"There was no significant benefit in our primary endpoint of resolution of symptoms in mild-to-moderate COVID-19 illness or any other endpoints," said lead investigator Dr. Adrian Hernandez, executive director of the Duke University Clinical Research Institute in Durham, N.C.
"Given these results, and in conjunction with an earlier arm of the study testing a different dose of ivermectin, there does not appear to be any role for ivermectin in treating mild-to-moderate COVID-19, especially considering other available options with proven reduction in hospitalizations and death," he said in a Duke news release.
Researchers from Duke and Vanderbilt University in Nashville, Tenn., randomized more than 1,300 participants to take either 600 mcg/kg per day of ivermectin or a placebo for six days, starting last February.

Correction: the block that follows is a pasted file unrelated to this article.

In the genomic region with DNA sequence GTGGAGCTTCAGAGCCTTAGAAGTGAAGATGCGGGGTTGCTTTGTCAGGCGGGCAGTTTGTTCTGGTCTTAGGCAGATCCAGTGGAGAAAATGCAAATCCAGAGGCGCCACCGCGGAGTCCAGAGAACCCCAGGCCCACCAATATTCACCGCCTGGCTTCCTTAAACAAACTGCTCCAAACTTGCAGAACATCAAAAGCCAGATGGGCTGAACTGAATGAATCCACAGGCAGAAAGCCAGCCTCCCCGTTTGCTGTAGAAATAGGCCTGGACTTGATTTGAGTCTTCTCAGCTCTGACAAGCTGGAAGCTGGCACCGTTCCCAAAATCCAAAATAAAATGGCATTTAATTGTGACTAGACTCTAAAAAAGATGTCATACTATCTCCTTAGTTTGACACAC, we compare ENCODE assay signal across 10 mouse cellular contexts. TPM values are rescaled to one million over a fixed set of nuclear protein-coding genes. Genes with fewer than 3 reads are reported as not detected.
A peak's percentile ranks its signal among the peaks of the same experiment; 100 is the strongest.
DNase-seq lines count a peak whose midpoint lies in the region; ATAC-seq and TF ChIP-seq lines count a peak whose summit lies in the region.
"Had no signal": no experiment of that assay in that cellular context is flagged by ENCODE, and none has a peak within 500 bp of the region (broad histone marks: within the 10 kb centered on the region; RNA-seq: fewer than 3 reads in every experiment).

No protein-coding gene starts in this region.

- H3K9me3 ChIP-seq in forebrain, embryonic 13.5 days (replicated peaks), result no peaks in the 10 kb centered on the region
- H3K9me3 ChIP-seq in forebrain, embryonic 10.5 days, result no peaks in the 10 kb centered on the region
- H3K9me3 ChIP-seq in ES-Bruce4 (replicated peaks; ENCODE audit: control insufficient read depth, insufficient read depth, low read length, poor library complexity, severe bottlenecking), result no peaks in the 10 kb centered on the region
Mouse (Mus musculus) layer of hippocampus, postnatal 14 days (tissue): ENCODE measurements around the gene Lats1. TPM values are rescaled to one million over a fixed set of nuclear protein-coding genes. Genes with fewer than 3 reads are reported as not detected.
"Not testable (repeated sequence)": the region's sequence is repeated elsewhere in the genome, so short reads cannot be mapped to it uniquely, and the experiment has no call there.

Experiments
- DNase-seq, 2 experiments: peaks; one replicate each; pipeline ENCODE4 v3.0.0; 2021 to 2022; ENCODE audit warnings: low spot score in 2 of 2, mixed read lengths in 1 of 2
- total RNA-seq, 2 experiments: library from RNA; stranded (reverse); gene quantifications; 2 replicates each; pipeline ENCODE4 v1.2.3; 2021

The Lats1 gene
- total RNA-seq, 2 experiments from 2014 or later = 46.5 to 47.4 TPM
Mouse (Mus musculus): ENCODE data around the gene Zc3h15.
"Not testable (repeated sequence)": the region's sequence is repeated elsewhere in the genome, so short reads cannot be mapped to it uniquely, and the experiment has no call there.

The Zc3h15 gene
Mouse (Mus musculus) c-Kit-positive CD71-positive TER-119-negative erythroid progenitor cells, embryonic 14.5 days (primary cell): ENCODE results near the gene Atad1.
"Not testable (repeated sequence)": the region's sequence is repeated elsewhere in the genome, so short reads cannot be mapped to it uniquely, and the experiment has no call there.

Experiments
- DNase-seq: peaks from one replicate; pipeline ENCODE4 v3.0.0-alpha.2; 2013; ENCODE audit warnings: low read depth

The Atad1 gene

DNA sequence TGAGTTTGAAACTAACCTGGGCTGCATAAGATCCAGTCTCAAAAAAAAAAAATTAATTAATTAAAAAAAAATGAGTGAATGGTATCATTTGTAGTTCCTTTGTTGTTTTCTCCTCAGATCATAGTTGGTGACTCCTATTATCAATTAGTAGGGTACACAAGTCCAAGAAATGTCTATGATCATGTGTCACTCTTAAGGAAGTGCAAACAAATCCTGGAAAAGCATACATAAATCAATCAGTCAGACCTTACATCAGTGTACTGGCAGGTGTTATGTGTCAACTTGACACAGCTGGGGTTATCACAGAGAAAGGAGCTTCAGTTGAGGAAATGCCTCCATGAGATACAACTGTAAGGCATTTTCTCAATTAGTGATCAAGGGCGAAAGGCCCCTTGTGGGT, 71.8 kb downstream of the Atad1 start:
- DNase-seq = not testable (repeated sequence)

The trial had previously tested a dose of ivermectin at 400 mcg/kg per day for three days from June 2021 to February 2022 and found no clinically significant benefit for symptoms, hospitalizations or emergency room visits.
This latest study found no differences in mild-to-moderate symptoms between patients taking a placebo and those taking a higher dose of the drug.
"Public interest in ivermectin and its favorable safety profile supported testing it in this study to evaluate the benefits and risks in a rigorous manner," said Dr. Susanna Naggie, the Duke principal investigator overseeing the study’s clinical coordinating center.
While ivermectin is approved to treat parasitic infections, it is not approved by the U.S. Food and Drug Administration to treat COVID-19.
The latest findings have been submitted to a peer-reviewed journal. The study received funding from the U.S. National Institutes of Health.
The U.S. Centers for Disease Control and Prevention has more on COVID treatments and medications.
SOURCE: Duke University, news release, Dec. 19, 2022